Delighted we watched a small spiral of ‘cloud’ come towards us from the far distance as the north yorkshire steam train puffed and shunted into view. Once a main transport link now full of tourists reminiscing over a time past.

Yorkshire is deservedly deemed as one of Britain’s areas of outstanding natural beauty. From the dales in the south to these northern moors the scenery is spectacular. The golden stone architecture is reminiscent of England’s southern Cotswold’s, the area is also rich in history. Just over a hundred miles south of the sixth century Viking settlements at Lindisfarne, there are castles, monasteries and ruins of dwellings also dating back to the Vikings and before. Dominated by Mills and the late eighteenth century wool industry, powerful industrialists and landowners peppered the area with magnificent stately mansions. Castle Howard, Nunnington Hall, Scampston Hall, Newby Hall and Burton Agnes to name but a few, the latter of which we visited.

Burton Agnes, North YorkshireBurton Agnes, an imposing country seat, originally a Norman dwelling, still in existence today beside the main house, dates back to Tudor times

Original Norman House at Burton Agnes, North Yorkshire, England

Original Norman House

Inside Norman House at Burton Agnes, North Yorkshire, England

Inside Norman House

Like many similar properties, it is enveloped deep within the countryside and one wonders about the past difficulties of travelling to and fro via horse and carriage.

Hall at Burton Agnes, North Yorkshire England

Hall in Burton Agnes

The immense wealth required to run such an estate is also hard to envisage; the heating, cleaning, clothing and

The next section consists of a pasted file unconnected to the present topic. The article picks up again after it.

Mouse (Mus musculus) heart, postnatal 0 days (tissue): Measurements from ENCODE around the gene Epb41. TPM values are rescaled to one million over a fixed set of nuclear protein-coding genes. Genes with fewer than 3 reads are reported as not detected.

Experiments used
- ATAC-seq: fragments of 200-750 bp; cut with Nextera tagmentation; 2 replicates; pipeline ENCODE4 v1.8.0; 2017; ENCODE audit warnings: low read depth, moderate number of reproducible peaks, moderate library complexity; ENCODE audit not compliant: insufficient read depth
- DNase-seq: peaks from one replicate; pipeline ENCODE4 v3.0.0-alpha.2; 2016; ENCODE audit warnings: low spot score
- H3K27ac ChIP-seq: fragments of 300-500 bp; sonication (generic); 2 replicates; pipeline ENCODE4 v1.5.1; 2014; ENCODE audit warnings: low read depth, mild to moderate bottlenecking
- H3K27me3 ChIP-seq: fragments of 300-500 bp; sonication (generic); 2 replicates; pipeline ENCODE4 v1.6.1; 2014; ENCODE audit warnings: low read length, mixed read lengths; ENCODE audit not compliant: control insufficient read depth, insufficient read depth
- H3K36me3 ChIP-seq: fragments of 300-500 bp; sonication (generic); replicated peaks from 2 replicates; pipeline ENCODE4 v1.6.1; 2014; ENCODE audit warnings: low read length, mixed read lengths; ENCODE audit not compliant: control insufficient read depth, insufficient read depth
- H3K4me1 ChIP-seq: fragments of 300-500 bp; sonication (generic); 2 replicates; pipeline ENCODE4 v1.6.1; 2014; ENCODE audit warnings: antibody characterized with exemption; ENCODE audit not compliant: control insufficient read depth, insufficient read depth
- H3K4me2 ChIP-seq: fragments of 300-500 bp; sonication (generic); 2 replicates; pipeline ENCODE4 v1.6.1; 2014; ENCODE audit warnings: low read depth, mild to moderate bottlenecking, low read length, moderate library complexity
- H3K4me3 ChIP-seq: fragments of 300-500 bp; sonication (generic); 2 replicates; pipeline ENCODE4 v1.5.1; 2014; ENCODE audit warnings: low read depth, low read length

Living Room in Burton Agnes, North Yorkshire

Living Room in Burton Agnes

feeding of such a household. How the staff, both inside and out must have toiled, especially on the occasion of a Bed at Burton Agnes where King James I slept on his route from Scotland in 1602royal visitor such as Burton Agnes had in 1602, the bed of James 1st, who stayed here on route from Sotland to London, still proudly displayed today.

Walled Garden at Burton Agnes, North YorkshireOutside we were dazed by the beauty and tranquility of the property’s immaculate grounds and delightful walled garden. Here time seemed Walled Garden at Burton Agnes, North Yorkshireto have been captured and held, plants and shrubs of all varieties, lovingly tended over many years to still display both their grandeur Walled Garden at Burton Agnes, North Yorkshireand simplicity. Such special, treasured moments spending time with those you care about yet seldom see, surrounded by the exquisiteness of mother nature’s bounty, gently revealing all its loveliness.


5 thoughts on “Beautiful, historical North Yorkshire

  1. Caroline, I have been enchanted with your writings. Thank you soooo much. Hope to see you before too long. Maybe you and I and Sarmi can have lunch together. hugs Ann

  2. Hey! This is my 1st comment here so I just wanted to give a quick shout out and tell you I really enjoy reading your blog posts.
    Can you recommend any other blogs/websites/forums that deal with the same topics?